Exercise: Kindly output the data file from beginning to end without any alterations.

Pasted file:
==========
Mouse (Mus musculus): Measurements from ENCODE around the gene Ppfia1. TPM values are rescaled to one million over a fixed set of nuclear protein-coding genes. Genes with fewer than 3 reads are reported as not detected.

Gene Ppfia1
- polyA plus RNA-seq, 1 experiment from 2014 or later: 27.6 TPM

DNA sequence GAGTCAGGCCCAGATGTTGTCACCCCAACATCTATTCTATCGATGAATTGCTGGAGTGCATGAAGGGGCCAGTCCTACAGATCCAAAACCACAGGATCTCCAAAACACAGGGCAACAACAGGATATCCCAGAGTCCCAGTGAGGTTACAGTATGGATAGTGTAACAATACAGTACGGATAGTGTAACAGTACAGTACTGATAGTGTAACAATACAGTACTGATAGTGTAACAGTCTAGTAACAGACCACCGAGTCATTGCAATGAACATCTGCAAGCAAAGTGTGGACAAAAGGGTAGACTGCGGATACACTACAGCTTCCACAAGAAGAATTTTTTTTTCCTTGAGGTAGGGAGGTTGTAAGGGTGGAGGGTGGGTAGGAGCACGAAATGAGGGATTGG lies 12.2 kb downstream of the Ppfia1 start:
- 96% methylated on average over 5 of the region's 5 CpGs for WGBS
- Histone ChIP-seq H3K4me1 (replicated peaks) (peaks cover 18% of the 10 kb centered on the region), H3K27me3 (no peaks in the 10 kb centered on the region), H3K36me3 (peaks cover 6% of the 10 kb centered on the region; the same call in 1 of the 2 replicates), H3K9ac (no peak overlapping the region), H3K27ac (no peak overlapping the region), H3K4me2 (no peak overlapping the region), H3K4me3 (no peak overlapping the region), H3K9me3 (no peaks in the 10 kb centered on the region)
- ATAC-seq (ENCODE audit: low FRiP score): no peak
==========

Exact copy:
Mouse (Mus musculus): Measurements from ENCODE around the gene Ppfia1. TPM values are rescaled to one million over a fixed set of nuclear protein-coding genes. Genes with fewer than 3 reads are reported as not detected.

Gene Ppfia1
- polyA plus RNA-seq, 1 experiment from 2014 or later: 27.6 TPM

DNA sequence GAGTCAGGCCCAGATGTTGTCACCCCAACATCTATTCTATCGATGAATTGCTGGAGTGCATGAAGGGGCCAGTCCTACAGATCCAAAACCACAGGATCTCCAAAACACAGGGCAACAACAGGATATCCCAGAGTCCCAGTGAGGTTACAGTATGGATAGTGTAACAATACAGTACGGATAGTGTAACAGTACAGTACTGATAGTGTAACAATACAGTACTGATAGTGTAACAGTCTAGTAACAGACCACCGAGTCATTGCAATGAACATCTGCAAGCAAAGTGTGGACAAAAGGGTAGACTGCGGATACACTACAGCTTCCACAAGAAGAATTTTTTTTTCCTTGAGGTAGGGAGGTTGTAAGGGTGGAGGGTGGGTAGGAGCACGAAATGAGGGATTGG lies 12.2 kb downstream of the Ppfia1 start:
- 96% methylated on average over 5 of the region's 5 CpGs for WGBS
- Histone ChIP-seq H3K4me1 (replicated peaks) (peaks cover 18% of the 10 kb centered on the region), H3K27me3 (no peaks in the 10 kb centered on the region), H3K36me3 (peaks cover 6% of the 10 kb centered on the region; the same call in 1 of the 2 replicates), H3K9ac (no peak overlapping the region), H3K27ac (no peak overlapping the region), H3K4me2 (no peak overlapping the region), H3K4me3 (no peak overlapping the region), H3K9me3 (no peaks in the 10 kb centered on the region)
- ATAC-seq (ENCODE audit: low FRiP score): no peak